When Jesus walked the earth, the infamous Roman Empire embraced the cruelties of crucifixion for capital punishment. Crucifixions intrigued Appius, a platoon leader in the Roman guard, so he applied for, and received, a permanent appointment at those torture events.
With sadism his guiding force, Appius watched how condemned criminals responded to the mental agony of crucifixion.
This included understanding they’d be scourged, and then drag the cumbersome crossbar to outside the city gates where crucifixions took place.
This included understanding when they reached that site they’d be stripped and laid on a cross. An executioner nailed their hands and feet to the wooden beams.
This included understanding that guards would stand their cross upright and put it into a pre-dug hole, where they’d hang until they died.
This included understanding they may hang and bake in the desert sun for two or three days before death brought relief.
With each doomed criminal, Appius outlined their response to the brutality. Later, he charted these observations and categorized them into different styles of dying on a cross.
Purposely, Appius watched Jesus’ rite of passage from conviction to crucifixion. Jesus’ claim of being the Son of God fascinated Appius, and he wanted to watch His death. When Jesus died, however, Appius realized Jesus didn’t fit any pattern he’d seen before.
Calm, under control, spewing no hate and venom, Jesus projected an aura of compassion that overshadowed the ruthlessness of Calvary. Appius felt Jesus understood details about His crucifixion that others, including him, didn’t.
After Jesus died, Appius lingered at Calvary to see what happened. He didn’t wait long until some people arrived and huddled around Jesus’ cross.
As the group talked and gestured toward the death beams, Appius assumed they were followers of Jesus discussing how to get Him down.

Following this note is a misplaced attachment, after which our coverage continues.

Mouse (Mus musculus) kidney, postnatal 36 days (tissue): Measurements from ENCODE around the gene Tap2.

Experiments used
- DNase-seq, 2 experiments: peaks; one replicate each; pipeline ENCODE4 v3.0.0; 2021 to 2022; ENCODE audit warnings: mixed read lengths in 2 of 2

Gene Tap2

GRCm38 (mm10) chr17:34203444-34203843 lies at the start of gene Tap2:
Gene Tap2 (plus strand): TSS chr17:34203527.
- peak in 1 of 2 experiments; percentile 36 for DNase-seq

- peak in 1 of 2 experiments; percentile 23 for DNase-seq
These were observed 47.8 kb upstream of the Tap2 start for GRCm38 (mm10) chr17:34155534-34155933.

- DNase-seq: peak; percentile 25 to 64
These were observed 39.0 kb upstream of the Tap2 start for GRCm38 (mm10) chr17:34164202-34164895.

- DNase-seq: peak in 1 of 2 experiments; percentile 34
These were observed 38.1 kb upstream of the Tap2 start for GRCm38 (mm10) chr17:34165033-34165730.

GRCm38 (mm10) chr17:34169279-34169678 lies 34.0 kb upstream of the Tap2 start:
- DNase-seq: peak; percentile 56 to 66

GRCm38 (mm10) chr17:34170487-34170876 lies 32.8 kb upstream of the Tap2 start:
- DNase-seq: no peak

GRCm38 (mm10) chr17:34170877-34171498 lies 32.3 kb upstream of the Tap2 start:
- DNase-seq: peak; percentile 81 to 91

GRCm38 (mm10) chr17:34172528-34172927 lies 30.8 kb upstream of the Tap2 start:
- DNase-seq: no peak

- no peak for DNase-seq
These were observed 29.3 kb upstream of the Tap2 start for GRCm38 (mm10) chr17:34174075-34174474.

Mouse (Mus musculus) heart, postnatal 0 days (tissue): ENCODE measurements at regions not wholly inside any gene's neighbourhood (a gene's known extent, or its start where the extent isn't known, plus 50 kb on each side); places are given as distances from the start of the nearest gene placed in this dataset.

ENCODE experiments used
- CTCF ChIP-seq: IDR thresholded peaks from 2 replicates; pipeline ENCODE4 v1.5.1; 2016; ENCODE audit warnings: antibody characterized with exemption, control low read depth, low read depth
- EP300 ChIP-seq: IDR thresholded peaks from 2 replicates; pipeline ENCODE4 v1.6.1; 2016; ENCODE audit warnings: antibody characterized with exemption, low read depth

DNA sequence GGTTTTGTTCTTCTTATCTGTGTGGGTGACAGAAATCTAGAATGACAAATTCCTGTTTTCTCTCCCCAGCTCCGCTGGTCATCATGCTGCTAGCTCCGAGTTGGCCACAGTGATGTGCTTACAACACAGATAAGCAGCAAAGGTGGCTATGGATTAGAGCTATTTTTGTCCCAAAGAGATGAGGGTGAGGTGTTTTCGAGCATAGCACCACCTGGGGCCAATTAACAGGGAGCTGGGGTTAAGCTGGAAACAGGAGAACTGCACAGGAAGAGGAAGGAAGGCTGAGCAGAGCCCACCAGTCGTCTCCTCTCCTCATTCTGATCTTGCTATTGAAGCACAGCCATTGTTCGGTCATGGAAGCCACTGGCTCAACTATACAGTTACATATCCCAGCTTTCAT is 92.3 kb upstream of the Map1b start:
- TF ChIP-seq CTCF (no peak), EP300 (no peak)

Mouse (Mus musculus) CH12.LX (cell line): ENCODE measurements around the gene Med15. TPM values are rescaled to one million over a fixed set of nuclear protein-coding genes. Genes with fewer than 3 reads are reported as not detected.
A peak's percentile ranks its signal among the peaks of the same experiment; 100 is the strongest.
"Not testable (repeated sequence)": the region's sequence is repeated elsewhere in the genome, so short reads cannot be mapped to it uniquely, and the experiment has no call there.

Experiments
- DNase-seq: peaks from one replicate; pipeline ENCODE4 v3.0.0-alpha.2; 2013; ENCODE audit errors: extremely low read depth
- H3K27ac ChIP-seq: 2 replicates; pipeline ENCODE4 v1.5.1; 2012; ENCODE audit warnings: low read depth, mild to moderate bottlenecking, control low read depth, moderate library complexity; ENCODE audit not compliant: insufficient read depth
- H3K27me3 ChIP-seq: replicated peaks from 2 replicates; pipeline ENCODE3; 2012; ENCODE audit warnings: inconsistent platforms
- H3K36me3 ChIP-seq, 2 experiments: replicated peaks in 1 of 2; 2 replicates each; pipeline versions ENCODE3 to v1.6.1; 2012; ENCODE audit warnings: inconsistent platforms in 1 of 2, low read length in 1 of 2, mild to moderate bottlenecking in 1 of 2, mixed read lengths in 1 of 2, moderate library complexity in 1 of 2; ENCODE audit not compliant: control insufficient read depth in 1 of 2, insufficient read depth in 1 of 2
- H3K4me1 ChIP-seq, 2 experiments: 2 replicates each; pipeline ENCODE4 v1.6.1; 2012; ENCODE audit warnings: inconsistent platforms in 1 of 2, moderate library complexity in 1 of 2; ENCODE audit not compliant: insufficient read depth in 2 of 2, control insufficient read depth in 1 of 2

After a few minutes, they lifted the cross out of the ground and gently laid it down, as if to not jostle Him. They tenderly pried his hands and feet from the beams, as if not to further bruise His battered body. They meticulously wrapped Him in a cloth and tucked it in around His head and feet, as if neatness mattered.
The group lovingly carried the bundle away, as if it held a precious commodity,
Appius watched the scenario in disbelief. He wanted to ask why the attitude of worship for a dead person most called a madman. He didn’t, but observing the impromptu ceremony energized his introspection.
The crucifixion site now devoid of cruelty and its aftermath, Appius went home. He poured a cup of wine and sat at his writing table. His scroll stared at him like a puppy dog waiting for a bone.
But the scroll remained blank because his mind couldn’t construct words to reveal the roots of something he didn’t understand.
What was it about Jesus that cheated him out of adding to his gallery of gory crucifixions? Why couldn’t he forget two of the statements Jesus made from the cross?
He sipped his cup of wine and licked around its rim. From his mind, he summoned the stench of Calvary and scoured it for clues. He watched the naked criminals being laid on top of the beams. He heard the mallets strike the spikes and the screams of anguish. He smelled the sweat of death caused by the barbarity crammed into that station of despair.